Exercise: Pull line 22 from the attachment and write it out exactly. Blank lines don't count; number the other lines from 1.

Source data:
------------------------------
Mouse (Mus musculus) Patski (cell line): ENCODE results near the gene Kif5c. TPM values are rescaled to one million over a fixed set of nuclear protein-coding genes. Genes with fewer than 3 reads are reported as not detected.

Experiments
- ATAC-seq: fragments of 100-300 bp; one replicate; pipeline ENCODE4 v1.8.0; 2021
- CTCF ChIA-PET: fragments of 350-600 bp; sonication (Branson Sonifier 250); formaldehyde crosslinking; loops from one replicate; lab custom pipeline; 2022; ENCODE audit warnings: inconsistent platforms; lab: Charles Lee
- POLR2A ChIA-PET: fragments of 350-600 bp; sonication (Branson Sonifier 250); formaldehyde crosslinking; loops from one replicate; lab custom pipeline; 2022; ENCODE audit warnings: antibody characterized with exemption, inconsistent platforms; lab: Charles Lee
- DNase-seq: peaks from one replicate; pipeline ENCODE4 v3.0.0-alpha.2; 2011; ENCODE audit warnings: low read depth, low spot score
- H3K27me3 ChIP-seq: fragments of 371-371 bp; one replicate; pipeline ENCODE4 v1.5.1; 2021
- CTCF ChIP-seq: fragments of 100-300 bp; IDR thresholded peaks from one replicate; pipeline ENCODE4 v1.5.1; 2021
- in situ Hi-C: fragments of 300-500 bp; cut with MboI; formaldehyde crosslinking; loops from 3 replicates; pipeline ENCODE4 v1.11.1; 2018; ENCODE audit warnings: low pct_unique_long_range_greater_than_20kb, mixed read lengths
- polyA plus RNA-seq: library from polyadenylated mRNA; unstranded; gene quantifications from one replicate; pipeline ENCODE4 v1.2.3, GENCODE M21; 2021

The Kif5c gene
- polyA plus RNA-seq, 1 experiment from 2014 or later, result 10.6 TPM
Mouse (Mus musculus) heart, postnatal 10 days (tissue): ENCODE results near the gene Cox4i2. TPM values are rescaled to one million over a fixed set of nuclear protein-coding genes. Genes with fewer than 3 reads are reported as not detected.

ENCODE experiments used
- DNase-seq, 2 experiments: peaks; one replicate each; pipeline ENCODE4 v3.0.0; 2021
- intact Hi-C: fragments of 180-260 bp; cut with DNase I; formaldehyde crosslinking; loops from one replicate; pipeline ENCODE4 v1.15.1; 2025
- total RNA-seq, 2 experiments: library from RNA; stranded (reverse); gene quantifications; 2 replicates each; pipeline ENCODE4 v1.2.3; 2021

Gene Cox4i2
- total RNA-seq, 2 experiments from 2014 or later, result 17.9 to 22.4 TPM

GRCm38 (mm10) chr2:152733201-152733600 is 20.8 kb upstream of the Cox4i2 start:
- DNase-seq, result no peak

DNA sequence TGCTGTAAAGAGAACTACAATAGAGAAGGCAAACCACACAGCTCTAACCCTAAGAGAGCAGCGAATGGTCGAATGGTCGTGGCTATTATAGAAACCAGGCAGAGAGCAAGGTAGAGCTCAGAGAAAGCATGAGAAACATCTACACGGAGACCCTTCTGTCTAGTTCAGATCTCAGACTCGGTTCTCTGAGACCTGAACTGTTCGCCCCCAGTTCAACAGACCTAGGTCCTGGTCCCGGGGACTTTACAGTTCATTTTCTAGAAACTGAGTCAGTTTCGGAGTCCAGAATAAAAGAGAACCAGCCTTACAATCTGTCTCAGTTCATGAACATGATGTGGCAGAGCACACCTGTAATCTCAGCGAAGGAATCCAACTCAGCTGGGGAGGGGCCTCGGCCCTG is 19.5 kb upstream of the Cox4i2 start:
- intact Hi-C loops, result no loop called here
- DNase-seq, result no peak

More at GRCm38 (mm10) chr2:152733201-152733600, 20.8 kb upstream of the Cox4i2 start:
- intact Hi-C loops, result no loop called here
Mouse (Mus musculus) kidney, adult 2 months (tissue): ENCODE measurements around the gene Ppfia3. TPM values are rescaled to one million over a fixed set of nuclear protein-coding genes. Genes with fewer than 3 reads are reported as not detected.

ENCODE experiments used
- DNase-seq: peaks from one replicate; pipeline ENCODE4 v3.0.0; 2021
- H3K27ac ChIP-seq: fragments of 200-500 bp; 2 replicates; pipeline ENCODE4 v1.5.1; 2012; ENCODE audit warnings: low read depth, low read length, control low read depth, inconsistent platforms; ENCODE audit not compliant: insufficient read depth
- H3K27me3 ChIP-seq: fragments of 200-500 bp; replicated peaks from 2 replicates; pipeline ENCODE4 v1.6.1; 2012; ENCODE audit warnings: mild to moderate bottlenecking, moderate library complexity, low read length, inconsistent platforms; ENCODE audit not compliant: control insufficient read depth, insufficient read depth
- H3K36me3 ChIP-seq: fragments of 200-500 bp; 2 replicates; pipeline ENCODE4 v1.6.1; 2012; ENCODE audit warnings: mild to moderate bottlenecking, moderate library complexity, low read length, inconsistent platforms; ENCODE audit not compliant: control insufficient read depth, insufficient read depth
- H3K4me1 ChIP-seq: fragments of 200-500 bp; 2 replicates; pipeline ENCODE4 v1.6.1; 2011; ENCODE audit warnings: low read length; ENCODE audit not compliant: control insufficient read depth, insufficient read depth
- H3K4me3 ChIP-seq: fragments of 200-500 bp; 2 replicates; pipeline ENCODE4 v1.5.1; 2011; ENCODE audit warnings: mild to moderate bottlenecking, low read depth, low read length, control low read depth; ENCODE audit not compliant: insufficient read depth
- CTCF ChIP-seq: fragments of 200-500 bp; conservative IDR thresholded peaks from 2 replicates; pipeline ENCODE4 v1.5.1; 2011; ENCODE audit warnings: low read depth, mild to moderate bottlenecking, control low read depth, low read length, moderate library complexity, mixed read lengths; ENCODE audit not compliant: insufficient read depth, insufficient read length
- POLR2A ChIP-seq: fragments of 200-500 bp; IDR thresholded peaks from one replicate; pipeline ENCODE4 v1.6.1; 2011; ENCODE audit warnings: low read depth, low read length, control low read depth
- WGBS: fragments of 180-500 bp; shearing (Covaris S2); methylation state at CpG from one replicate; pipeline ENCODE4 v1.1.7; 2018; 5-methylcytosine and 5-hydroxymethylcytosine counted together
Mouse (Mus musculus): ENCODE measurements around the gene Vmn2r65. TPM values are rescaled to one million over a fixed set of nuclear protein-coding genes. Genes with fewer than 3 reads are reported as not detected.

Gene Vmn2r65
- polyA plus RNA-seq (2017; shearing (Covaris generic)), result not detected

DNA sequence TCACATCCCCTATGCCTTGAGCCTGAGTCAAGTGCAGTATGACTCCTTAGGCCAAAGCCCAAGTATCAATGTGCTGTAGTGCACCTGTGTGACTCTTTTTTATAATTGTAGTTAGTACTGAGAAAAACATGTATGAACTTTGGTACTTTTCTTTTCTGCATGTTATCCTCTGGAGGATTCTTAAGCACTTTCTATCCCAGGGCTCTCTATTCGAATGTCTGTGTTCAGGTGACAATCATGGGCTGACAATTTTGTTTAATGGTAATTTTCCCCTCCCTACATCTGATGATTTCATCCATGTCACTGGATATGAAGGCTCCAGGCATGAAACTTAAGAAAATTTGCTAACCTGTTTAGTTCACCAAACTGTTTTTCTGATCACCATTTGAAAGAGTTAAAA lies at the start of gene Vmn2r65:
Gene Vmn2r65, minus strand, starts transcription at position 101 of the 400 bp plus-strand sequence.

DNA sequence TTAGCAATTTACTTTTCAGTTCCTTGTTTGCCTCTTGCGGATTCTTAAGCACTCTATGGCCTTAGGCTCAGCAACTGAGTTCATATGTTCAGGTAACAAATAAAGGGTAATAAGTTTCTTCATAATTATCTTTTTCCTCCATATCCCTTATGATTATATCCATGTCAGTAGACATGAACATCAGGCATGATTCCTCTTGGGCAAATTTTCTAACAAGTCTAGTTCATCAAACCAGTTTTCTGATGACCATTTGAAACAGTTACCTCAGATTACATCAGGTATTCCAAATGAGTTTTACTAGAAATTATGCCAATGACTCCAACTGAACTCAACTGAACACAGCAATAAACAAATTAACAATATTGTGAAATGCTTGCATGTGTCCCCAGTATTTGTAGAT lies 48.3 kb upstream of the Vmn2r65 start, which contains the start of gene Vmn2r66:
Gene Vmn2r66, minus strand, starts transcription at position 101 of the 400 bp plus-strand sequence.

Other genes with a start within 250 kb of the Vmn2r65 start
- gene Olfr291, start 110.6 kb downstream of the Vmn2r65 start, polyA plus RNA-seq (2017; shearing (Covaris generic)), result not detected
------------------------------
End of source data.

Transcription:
DNA sequence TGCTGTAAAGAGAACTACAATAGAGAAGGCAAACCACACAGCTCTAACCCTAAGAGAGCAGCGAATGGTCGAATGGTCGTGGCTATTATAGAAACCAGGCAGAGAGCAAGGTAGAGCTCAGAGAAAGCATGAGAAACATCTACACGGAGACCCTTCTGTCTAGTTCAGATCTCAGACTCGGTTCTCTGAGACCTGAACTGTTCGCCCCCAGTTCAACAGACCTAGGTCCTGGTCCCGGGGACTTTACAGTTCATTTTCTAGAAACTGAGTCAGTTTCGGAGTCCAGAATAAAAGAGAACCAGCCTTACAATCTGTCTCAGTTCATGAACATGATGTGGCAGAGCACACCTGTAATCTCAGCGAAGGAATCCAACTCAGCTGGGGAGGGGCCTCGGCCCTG is 19.5 kb upstream of the Cox4i2 start: